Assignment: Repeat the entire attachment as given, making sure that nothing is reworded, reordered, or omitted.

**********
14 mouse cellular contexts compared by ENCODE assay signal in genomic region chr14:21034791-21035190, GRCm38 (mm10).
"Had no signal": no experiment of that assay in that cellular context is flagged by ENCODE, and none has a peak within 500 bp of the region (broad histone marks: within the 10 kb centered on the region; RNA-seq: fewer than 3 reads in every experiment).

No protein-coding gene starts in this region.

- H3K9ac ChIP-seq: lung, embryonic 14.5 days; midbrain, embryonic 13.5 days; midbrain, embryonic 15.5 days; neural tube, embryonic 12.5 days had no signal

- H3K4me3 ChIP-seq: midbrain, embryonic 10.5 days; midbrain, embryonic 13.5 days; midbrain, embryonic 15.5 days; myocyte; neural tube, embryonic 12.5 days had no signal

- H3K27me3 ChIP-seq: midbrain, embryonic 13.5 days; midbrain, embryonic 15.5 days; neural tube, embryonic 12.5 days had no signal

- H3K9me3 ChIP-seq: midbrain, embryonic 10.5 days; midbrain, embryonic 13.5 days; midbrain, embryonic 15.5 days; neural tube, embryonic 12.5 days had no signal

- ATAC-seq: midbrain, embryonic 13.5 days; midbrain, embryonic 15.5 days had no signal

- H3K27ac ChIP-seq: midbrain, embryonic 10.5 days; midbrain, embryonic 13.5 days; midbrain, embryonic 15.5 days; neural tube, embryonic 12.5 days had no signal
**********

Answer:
14 mouse cellular contexts compared by ENCODE assay signal in genomic region chr14:21034791-21035190, GRCm38 (mm10).
"Had no signal": no experiment of that assay in that cellular context is flagged by ENCODE, and none has a peak within 500 bp of the region (broad histone marks: within the 10 kb centered on the region; RNA-seq: fewer than 3 reads in every experiment).

No protein-coding gene starts in this region.

- H3K9ac ChIP-seq: lung, embryonic 14.5 days; midbrain, embryonic 13.5 days; midbrain, embryonic 15.5 days; neural tube, embryonic 12.5 days had no signal

- H3K4me3 ChIP-seq: midbrain, embryonic 10.5 days; midbrain, embryonic 13.5 days; midbrain, embryonic 15.5 days; myocyte; neural tube, embryonic 12.5 days had no signal

- H3K27me3 ChIP-seq: midbrain, embryonic 13.5 days; midbrain, embryonic 15.5 days; neural tube, embryonic 12.5 days had no signal

- H3K9me3 ChIP-seq: midbrain, embryonic 10.5 days; midbrain, embryonic 13.5 days; midbrain, embryonic 15.5 days; neural tube, embryonic 12.5 days had no signal

- ATAC-seq: midbrain, embryonic 13.5 days; midbrain, embryonic 15.5 days had no signal

- H3K27ac ChIP-seq: midbrain, embryonic 10.5 days; midbrain, embryonic 13.5 days; midbrain, embryonic 15.5 days; neural tube, embryonic 12.5 days had no signal